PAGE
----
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Eastern Cape

The Eastern Cape, lying on the south-eastern South African coast, is a region of great natural beauty, particularly the rugged cliffs, rough seas and dense green bush of the stretch known as the Wild Coast. At 169 580 km2, the Eastern Cape is roughly the size of Uruguay. It is the countrys second-largest province after the Northern Cape, taking up 13,9% of South Africas land area.

The region boasts remarkable natural diversity, ranging from the dry, desolate Great Karoo to the lush forests of the Wild Coast and the Keiskamma Valley; the fertile Langkloof Valley, renowned for its rich apple harvests; and the mountainous southern Drakensberg region at Elliot. The province is serviced by airports in Port Elizabeth, East London, Mthatha and Bhisho. In the Eastern Cape, various floral habitats meet. Along the coast, the northern tropical forests intermingle with the more temperate woods of the south.

The province is home to a number of higher education institutions, including the Nelson Mandela Metropolitan University, the University of Fort Hare and the Walter Sisulu University of Technology.

The people

The Eastern Cape has a population of more than 6,8 million people, the majority of whom speak isiXhosa, followed by Afrikaans and English.

Agriculture, fishing and forestry

Agriculture is important in the Eastern Cape. The fertile Langkloof Valley in the south-west has enormous deciduous fruit orchards, while sheep farming predominates in the Karoo. The Alexandria-Grahamstown area produces pineapples, chicory and dairy products, while coffee and tea are cultivated at Magwa. People in the former Transkei region are dependent on cattle, maize and sorghum farming. An olive nursery has been developed in collaboration with the University of Fort Hare to form a nucleus of olive production in the Eastern Cape.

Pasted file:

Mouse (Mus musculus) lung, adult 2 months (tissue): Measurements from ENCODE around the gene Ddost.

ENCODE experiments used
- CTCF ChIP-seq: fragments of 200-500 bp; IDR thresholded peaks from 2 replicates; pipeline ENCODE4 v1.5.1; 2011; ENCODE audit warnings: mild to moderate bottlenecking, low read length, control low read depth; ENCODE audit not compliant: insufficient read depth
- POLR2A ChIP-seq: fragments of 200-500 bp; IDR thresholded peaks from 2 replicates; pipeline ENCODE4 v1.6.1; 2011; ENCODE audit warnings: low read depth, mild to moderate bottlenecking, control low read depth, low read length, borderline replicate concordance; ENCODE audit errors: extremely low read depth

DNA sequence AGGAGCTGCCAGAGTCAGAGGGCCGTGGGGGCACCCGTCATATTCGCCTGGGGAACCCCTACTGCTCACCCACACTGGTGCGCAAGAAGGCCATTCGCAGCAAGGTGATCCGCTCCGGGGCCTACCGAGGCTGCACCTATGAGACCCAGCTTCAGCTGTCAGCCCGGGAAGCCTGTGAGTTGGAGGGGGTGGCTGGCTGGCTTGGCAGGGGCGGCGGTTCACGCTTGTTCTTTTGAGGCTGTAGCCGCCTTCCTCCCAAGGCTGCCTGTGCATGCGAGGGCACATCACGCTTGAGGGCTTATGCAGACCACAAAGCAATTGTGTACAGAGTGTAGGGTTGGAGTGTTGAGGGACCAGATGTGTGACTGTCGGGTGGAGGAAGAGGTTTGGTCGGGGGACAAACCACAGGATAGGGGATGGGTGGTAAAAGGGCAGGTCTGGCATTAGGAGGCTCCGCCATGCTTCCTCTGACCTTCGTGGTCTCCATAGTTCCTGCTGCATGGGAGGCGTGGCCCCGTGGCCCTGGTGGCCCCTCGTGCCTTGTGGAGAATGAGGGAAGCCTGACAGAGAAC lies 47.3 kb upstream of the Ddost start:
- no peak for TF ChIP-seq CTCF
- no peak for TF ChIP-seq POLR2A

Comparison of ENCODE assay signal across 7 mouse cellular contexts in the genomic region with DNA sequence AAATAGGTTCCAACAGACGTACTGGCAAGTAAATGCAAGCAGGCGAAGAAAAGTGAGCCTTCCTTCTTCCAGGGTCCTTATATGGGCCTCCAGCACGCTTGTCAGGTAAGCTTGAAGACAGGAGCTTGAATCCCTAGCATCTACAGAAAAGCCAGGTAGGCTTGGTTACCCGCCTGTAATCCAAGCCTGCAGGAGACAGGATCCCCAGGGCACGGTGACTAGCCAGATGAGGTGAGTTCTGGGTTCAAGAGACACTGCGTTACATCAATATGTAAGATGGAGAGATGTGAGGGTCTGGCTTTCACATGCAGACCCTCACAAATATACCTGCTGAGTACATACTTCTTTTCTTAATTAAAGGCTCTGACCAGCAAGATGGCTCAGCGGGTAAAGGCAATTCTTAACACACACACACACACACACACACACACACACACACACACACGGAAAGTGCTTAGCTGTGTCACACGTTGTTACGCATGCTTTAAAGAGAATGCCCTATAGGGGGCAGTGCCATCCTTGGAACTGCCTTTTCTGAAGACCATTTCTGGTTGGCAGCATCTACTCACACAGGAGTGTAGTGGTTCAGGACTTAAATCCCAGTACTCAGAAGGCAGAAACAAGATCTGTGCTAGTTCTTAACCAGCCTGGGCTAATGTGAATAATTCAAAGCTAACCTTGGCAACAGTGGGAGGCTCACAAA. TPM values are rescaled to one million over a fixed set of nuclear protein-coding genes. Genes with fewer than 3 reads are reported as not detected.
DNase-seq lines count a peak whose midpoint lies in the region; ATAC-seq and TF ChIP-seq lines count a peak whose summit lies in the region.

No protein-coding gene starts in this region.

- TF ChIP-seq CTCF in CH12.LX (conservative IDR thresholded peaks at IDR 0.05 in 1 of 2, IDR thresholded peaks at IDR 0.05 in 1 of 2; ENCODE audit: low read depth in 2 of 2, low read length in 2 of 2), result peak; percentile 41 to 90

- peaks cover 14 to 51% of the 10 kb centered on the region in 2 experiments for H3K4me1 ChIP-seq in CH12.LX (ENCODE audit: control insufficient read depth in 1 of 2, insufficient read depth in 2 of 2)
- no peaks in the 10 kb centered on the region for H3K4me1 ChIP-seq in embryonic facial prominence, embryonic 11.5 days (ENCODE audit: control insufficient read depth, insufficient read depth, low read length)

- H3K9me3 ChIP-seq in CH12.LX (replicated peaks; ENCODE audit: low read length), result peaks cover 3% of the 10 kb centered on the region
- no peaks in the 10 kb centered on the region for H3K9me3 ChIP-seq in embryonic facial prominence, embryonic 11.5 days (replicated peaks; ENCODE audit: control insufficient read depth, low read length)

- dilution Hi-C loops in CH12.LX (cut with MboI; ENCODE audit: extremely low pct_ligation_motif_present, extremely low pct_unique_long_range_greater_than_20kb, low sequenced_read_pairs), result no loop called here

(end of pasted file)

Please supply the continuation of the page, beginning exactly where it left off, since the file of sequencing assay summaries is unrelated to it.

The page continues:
There is excellent potential for forestry the coastal areas receive good summer rainfall and have a moderate climate, becoming more subtropical to the north-west. The Tsitsikamma National Park on the southern border is home to dense indigenous forests.

The basis of the provinces fishing industry is squid, some recreational and commercial fishing for line fish, the collection of marine resources, and access to line-catches of hake.


With two harbors and four airports offering direct flights to the main centres and an excellent road and rail infrastructure, the province has been earmarked as a key area for growth and economic development.

The Provincial Industrial Development Strategy identified the sectors that can create jobs and diversify the economy. These are aligned with the sectors that are being prioritised by government and include the following:

  • automotive and components sector, in which the province has had significant new investments in recent years
  • renewables and the green industries
  • agriculture and agroprocessing
  • forestry and timber processing
  • pharmaceuticals
  • plastics and petrochemicals
  • capital goods
  • tourism.
The East London Industrial Development Zone (IDZ) has attracted new investments, which will provide approximately 600 direct and more than 1 000 indirect jobs. The Coega IDZ has also secured, among other things, the Cape Concentrates Tomato Paste Project, which will create 180 direct jobs and 3 000 jobs on farms.

New investments have also been made in the auto and components sector. Daimler AG has awarded sole rights to Daimler Benz to produce the new C-Class model, the W205. The investment of R2 billion will result in the creation of 2 000 jobs during the training and preparation phase.

During 2011, government and state-owned enterprises supported key strategic projects in the province, which included the Umthombo PetroSA Project in the Coega IDZ, Emalahleni Coal in Lady Frere, Langa Solar PV Park in Berlin, East London, and the Gehrlicher-Ikhwezi Pilot PV Park in the East London IDZ.

Unemployment started to decrease from 30% in 2009 to 27,2% at the end of 2010. Critical interventions that enabled this decrease include the Expanded Public Works Programme through which 72 339 job opportunities were created by 2011, far above the target of 68 591 jobs. Of these, 28 089 jobs benefited young people, while 28 336 women and 424 people with disabilities benefited.

This was a total of over 180 000 jobs between 2009 and 2010 against the target of 132 786, with the infrastructure and non-state being the top two performing sectors.

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Page last modified: 23-10-2012 19:13:00 ZULU